Global companies seeking to enter South America’s largest economy should take a close look at Brazil’s unique maths regarding indirect tax calculations. Here’s a good sample equation to begin with: comprehensive e-invoicing requirements (VAT, general ledger and income tax returns) + granular data-sharing obligations + 27 states with 27 Tax Authorities + 5,000 municipalities with their own e-invoicing template + fraud risks + high volume of changes on a daily basis = a complex market in which to comply.
Tax departments and indirect tax teams within multinational companies that establish operations in Brazil clearly have their hands full. As such, they should partner with experts who possess deep knowledge of Brazil’s tax system and its numerous requirements so that they understand:
- How the e-invoice system works;
- How to validate invoices that have been issued to your company at both State and City levels; and
- How e-invoices are processed and stored following the Tax Authorities' requirements as part of the country’s public system of digital bookkeeping – known as SPED, the acronym for Sistema Público de Escrituração Digital.
Complying with these requirements means that companies must manage, authenticate and store all accounts payable (A/P) e-invoice files. When invoices are received directly from the supplier, they should be in an electronic format. Sometimes, suppliers submit paper invoices; when that occurs, invoices must be converted via optical character recognition (OCR) tools so that the information can be saved and stored in the buyer’s enterprise resource planning (ERP) system. Buyers have an obligation to review invoices for goods and certify the accuracy of those invoices to relevant tax authorities within anywhere from 72 hours to 90 days. That response time – along with other e-invoicing rules – can vary significantly among the country’s 27 states and some cities with their own e-invoicing requirements (such as Sao Paulo).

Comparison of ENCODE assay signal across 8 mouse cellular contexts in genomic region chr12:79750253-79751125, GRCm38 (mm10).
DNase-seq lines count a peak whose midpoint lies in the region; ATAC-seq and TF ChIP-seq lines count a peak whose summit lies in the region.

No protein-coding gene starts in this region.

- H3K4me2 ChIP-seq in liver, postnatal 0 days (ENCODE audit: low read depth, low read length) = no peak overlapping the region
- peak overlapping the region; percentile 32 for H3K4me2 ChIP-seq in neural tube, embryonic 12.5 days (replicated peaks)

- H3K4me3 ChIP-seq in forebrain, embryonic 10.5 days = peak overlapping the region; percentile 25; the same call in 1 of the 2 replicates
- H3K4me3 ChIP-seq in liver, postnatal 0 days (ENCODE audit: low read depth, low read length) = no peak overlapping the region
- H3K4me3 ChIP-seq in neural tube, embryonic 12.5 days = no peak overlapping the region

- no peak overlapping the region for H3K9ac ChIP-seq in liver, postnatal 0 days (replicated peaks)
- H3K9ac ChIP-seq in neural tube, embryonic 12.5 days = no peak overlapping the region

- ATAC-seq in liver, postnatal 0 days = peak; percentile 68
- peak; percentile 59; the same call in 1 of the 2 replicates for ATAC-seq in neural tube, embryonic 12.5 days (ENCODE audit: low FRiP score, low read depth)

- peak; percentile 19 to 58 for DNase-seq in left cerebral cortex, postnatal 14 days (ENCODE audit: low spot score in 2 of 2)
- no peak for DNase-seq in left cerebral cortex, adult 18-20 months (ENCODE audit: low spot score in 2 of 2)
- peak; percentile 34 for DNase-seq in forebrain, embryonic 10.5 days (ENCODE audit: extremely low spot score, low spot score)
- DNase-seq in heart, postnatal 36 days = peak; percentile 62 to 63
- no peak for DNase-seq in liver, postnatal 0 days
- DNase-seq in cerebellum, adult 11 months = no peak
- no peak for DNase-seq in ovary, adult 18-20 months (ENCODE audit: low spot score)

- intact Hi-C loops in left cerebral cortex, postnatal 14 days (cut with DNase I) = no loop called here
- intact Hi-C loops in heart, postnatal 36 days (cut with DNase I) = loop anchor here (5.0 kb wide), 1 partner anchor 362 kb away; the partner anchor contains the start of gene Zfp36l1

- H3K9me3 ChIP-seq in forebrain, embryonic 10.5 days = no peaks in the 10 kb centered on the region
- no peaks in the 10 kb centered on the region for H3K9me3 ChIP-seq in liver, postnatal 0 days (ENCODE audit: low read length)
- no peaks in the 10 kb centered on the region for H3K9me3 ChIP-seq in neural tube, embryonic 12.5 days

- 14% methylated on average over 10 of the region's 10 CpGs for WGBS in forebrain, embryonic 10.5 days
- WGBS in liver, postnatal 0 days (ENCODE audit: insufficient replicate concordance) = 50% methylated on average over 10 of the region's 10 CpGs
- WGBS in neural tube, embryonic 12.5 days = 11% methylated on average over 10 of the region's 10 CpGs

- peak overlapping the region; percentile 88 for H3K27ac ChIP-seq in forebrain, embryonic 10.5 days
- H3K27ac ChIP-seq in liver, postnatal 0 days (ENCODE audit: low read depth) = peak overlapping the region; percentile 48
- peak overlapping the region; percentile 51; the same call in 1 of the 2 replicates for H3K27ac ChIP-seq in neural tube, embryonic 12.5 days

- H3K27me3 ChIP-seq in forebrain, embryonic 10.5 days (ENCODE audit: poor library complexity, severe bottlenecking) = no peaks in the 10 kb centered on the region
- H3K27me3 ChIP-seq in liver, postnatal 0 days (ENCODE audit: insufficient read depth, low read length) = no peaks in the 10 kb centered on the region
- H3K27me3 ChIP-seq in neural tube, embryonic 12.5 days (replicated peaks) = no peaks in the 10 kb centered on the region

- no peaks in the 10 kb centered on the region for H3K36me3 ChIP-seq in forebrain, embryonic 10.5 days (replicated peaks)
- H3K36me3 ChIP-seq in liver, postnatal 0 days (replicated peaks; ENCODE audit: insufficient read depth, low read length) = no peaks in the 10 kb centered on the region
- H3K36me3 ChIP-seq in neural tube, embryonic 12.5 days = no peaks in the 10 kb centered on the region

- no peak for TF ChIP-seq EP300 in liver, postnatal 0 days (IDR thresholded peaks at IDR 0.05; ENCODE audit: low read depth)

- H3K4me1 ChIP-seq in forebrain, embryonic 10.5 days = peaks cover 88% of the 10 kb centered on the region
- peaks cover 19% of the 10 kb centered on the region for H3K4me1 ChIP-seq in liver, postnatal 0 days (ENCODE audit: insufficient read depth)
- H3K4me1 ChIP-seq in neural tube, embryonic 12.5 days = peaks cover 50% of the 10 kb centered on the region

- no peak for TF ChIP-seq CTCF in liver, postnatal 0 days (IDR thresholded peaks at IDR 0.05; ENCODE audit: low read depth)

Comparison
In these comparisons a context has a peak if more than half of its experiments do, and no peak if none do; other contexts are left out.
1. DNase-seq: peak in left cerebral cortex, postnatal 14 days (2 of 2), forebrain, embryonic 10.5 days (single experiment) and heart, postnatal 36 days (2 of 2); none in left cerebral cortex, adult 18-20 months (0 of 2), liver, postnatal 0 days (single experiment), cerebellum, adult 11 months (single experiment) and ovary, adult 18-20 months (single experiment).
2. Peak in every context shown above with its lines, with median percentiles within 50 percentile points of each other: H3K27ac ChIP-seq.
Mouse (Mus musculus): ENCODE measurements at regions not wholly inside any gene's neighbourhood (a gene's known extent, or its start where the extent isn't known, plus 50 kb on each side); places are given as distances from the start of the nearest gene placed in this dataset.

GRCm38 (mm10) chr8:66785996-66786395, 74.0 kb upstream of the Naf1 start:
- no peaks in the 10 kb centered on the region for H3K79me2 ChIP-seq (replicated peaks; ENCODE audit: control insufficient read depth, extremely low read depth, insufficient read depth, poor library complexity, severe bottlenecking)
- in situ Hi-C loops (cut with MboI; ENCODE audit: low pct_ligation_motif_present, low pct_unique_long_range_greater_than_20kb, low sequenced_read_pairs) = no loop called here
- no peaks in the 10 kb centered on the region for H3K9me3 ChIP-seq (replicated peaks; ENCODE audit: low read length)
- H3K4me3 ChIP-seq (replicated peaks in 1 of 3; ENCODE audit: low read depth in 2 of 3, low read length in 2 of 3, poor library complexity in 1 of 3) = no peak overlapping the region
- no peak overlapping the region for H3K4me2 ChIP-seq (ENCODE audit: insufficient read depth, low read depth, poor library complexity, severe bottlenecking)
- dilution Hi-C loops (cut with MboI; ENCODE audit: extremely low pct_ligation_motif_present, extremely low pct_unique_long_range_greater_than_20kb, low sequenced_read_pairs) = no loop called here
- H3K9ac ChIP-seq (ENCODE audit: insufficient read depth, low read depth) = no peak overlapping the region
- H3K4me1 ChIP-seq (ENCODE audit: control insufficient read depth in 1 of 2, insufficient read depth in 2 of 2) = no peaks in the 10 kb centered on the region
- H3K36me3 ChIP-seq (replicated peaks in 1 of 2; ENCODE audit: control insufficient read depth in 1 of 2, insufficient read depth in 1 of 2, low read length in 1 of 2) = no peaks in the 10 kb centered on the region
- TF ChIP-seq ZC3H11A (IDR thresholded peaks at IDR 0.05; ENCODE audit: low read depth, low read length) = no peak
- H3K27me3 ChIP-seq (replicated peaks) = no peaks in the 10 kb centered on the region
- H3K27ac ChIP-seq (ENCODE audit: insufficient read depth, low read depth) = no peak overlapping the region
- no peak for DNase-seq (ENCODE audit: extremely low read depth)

These requirements pose a major challenge to buyers, which have to locate and download all invoices from the invoice registration platforms of 27 different states (and, again, some cities, which have their own formats). This information must be compared to the invoices received directly from suppliers via email. Next, the validated invoices must be archived for processing during the monthly electronic return process. By law, all invoices must be stored for five-plus years for auditing purposes.
To be clear, that is a simplified high-level summary of Brazil’s e-invoicing challenges. The crucial points to keep in mind are that this complex equation is prone to errors and that the right partnerships – and tax automation – will reduce complexity along with the risk of errors.
Please remember that the Tax Matters provides information for educational purposes, not specific tax or legal advice. Always consult a qualified tax or legal advisor before taking any action based on this information. The views and opinions expressed in Tax Matters are those of the authors and do not necessarily reflect the official policy, position, or opinion of Vertex Inc.